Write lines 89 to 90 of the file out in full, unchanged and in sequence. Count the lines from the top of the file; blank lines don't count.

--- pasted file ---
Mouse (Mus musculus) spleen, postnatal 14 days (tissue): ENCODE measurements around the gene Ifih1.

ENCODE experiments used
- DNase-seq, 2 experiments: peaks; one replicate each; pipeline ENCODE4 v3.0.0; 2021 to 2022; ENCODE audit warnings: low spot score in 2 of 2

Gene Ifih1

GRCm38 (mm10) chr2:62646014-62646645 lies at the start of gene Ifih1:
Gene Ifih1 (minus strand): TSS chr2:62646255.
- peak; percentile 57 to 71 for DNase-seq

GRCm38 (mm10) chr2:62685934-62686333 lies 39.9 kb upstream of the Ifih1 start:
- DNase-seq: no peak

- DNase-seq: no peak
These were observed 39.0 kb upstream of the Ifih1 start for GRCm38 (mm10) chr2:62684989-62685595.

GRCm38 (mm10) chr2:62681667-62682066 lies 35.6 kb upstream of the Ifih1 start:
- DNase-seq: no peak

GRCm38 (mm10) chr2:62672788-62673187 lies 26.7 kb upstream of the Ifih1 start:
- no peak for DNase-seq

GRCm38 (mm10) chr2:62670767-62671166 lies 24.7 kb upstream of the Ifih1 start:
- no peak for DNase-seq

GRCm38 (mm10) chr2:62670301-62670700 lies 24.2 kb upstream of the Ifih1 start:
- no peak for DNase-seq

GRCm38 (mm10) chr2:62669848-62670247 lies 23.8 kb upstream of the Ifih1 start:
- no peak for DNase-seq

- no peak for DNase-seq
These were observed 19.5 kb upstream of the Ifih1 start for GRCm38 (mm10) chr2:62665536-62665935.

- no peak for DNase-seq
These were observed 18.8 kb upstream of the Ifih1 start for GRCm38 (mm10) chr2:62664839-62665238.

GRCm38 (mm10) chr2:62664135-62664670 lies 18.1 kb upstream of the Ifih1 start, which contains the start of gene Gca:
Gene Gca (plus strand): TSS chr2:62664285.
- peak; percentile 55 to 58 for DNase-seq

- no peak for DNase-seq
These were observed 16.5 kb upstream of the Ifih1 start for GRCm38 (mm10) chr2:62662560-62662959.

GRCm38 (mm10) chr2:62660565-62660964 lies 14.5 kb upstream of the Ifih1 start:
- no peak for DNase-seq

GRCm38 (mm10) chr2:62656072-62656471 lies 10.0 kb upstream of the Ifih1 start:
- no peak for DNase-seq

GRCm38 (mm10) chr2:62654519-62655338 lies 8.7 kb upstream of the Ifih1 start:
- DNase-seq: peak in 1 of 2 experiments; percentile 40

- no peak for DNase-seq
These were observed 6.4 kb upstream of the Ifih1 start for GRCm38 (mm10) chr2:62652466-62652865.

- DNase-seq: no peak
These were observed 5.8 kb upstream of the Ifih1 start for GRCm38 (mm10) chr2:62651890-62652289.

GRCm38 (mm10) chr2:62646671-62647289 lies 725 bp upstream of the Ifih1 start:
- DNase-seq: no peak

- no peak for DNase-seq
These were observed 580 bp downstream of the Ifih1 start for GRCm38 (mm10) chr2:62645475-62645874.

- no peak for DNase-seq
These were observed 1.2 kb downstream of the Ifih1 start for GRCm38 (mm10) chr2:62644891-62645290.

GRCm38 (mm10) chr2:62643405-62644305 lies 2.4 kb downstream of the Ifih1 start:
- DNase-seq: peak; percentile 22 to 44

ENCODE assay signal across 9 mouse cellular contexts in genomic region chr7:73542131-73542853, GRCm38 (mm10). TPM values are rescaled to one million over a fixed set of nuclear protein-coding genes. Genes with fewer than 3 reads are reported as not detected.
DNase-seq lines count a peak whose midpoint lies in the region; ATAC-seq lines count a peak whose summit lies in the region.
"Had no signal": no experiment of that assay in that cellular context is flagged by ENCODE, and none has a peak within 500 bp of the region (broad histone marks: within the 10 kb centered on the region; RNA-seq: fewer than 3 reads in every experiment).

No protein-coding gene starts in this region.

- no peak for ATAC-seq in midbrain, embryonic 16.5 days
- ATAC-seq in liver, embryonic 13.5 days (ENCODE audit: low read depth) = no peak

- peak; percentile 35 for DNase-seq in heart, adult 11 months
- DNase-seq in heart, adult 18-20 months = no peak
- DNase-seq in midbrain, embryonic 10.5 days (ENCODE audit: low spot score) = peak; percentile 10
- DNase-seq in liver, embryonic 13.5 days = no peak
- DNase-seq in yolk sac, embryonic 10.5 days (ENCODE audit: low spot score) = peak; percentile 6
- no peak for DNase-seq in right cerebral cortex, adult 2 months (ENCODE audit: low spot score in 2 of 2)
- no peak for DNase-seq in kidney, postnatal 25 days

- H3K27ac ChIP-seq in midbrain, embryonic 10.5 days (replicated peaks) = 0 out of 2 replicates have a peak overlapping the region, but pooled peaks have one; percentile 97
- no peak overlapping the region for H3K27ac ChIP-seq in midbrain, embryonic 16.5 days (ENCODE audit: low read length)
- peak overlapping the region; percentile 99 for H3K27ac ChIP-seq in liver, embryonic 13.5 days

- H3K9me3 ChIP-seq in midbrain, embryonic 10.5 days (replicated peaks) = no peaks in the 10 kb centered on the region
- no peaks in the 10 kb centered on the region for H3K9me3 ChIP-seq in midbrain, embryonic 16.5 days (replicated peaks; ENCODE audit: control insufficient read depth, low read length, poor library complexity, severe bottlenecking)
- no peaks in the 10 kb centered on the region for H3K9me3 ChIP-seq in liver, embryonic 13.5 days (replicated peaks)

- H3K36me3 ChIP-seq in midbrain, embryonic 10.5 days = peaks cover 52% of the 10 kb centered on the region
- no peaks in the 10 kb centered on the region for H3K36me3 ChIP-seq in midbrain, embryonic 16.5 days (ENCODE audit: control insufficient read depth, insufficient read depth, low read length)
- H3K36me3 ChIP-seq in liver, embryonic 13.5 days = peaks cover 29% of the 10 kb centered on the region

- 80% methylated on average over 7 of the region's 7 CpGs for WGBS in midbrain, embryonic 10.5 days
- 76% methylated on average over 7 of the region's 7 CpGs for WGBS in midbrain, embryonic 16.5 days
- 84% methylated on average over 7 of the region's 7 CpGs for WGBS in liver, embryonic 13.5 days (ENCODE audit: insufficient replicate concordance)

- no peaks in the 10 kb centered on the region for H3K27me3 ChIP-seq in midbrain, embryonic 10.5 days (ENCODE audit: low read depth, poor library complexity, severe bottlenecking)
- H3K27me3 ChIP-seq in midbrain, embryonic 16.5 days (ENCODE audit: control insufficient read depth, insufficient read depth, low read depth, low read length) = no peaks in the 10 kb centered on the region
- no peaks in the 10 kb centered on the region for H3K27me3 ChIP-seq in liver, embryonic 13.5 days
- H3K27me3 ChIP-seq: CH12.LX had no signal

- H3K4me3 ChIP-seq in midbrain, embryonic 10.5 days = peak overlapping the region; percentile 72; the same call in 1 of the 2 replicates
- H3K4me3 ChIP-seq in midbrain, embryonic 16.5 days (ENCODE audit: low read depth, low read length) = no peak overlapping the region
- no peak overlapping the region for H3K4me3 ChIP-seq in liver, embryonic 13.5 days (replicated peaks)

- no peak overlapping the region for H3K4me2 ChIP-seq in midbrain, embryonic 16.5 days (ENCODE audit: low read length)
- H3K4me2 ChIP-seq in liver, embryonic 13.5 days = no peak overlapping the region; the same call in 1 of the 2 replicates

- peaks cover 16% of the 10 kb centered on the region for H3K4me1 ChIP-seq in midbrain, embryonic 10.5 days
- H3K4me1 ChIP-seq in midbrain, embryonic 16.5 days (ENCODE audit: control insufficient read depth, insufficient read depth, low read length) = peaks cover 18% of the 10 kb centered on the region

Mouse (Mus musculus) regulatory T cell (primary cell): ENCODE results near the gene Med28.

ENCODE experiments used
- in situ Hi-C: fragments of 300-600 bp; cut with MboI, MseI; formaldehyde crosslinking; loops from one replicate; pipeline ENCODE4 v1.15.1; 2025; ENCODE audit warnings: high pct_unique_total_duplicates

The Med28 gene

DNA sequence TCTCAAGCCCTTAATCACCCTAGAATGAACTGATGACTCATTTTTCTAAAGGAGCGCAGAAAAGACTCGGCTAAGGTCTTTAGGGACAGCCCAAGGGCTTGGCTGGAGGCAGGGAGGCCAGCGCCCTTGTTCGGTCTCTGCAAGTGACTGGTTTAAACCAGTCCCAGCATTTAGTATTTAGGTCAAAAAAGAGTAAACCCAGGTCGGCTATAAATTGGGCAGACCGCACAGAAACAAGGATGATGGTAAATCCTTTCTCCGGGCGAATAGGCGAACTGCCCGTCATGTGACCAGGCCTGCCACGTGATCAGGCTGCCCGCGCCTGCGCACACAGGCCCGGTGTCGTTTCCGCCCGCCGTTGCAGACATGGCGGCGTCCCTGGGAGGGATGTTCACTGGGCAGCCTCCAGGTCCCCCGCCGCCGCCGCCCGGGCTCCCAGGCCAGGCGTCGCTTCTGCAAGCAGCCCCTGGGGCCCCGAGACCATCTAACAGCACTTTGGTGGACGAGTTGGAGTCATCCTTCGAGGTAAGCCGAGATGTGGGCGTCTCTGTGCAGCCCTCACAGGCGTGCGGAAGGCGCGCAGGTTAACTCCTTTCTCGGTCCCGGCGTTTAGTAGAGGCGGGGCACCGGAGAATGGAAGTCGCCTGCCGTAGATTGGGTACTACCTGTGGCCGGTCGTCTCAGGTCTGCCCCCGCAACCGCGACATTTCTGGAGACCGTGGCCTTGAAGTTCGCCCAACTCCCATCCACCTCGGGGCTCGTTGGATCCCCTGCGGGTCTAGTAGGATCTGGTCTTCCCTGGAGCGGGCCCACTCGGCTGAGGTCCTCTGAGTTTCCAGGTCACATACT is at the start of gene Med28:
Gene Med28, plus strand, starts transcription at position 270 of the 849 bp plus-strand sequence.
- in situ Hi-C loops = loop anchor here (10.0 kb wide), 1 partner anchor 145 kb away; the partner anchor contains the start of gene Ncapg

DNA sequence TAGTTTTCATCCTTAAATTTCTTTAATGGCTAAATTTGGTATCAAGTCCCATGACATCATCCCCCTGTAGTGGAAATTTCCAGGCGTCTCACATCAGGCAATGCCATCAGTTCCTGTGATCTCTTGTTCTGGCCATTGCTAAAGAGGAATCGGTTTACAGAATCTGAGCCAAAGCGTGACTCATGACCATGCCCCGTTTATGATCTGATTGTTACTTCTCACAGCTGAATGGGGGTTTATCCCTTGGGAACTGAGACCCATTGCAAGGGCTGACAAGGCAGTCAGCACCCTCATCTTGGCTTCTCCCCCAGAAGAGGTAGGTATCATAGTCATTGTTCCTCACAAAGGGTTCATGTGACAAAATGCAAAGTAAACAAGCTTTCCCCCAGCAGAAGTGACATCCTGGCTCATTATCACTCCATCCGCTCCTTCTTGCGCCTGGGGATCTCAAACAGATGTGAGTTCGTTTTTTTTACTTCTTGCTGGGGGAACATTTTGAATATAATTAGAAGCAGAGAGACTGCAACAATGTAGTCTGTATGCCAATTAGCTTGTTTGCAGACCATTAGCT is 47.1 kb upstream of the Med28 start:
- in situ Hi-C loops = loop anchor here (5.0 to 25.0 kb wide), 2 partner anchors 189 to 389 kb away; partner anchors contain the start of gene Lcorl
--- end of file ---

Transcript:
DNA sequence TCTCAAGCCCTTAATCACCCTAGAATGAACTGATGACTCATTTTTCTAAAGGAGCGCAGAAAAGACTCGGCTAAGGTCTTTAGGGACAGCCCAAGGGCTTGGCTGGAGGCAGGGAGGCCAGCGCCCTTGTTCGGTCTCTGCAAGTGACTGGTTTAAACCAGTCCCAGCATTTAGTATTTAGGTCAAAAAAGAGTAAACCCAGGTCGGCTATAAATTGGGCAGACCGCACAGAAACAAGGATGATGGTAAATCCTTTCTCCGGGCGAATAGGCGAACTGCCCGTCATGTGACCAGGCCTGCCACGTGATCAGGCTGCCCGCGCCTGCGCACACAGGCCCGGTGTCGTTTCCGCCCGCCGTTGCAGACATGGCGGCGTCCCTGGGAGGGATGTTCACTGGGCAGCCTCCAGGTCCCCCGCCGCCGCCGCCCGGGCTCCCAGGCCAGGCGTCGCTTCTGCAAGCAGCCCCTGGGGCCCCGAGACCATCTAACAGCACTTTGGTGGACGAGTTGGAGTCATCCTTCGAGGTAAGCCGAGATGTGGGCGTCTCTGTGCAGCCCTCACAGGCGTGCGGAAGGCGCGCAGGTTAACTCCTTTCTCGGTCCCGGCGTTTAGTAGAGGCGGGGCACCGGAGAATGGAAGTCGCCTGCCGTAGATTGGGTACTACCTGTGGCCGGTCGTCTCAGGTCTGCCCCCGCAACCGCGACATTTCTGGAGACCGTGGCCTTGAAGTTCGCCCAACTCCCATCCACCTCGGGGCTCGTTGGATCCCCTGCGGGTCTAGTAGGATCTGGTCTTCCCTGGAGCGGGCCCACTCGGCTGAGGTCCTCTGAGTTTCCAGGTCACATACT is at the start of gene Med28:
Gene Med28, plus strand, starts transcription at position 270 of the 849 bp plus-strand sequence.